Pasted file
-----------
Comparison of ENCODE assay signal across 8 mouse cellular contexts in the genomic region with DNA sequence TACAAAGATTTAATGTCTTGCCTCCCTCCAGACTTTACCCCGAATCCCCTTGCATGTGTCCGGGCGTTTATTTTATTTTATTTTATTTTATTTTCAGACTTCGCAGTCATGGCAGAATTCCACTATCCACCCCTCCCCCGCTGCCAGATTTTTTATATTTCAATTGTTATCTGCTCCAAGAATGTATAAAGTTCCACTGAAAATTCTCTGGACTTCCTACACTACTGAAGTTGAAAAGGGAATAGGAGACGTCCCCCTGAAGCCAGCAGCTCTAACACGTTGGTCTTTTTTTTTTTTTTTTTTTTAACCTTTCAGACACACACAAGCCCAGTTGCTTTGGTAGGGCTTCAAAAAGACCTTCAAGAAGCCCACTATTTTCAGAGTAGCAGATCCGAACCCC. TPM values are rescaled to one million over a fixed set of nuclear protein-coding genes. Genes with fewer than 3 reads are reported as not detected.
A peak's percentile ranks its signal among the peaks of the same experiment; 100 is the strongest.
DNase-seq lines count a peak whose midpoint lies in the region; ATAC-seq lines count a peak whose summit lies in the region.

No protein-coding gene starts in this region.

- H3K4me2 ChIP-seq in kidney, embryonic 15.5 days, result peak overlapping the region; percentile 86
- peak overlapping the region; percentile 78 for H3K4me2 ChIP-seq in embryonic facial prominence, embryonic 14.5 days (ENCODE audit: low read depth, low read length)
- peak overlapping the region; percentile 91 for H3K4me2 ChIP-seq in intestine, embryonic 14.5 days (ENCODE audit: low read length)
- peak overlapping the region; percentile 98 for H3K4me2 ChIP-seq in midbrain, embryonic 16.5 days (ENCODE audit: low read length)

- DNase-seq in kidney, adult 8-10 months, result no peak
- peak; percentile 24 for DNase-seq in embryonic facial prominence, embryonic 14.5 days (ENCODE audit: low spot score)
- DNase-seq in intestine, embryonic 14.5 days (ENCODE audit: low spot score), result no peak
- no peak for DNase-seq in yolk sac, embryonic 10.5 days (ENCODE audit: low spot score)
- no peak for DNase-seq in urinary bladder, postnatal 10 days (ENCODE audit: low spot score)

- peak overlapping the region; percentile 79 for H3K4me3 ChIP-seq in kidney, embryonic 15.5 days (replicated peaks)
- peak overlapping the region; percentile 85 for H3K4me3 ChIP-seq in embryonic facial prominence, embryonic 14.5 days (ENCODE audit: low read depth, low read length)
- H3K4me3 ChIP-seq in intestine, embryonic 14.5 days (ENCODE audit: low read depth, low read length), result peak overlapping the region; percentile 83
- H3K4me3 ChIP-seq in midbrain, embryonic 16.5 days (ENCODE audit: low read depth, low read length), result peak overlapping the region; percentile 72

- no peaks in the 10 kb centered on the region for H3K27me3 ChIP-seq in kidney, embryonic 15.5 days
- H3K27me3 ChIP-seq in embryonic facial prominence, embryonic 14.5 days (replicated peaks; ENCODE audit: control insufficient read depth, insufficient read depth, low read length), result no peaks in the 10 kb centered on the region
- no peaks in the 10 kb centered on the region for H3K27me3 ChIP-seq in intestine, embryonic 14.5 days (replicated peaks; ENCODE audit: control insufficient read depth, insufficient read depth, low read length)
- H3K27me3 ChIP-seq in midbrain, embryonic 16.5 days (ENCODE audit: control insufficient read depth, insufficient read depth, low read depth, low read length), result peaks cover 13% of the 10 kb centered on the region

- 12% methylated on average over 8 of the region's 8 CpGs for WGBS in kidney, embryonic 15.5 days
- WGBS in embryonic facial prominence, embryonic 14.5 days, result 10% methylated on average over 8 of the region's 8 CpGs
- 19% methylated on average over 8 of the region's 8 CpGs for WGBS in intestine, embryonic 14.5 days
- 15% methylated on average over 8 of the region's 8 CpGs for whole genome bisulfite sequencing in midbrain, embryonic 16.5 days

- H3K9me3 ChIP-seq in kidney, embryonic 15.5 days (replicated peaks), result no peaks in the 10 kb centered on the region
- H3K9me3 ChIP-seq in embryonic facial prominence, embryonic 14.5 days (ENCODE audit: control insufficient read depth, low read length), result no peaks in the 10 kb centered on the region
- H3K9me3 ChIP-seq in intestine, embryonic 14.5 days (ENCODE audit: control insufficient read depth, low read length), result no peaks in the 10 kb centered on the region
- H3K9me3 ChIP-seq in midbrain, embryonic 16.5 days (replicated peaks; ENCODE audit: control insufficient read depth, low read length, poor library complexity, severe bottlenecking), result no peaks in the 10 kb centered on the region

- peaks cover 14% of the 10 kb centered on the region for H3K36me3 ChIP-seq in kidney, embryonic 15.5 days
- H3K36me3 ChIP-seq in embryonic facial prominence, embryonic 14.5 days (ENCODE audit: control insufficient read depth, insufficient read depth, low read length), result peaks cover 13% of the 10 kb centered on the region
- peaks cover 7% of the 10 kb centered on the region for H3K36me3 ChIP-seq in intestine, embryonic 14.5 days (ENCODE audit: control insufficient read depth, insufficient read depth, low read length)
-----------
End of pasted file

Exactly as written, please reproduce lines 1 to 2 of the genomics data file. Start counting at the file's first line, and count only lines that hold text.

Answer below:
Comparison of ENCODE assay signal across 8 mouse cellular contexts in the genomic region with DNA sequence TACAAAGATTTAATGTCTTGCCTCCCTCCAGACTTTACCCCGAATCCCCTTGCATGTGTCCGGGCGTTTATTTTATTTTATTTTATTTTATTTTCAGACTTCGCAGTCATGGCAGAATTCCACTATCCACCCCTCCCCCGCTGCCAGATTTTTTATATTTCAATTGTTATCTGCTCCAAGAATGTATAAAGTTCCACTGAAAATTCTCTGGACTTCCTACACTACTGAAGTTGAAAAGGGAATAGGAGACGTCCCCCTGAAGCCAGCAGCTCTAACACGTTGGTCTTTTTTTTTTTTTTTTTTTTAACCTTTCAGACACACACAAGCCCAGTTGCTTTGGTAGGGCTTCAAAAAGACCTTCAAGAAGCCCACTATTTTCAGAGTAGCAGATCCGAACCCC. TPM values are rescaled to one million over a fixed set of nuclear protein-coding genes. Genes with fewer than 3 reads are reported as not detected.
A peak's percentile ranks its signal among the peaks of the same experiment; 100 is the strongest.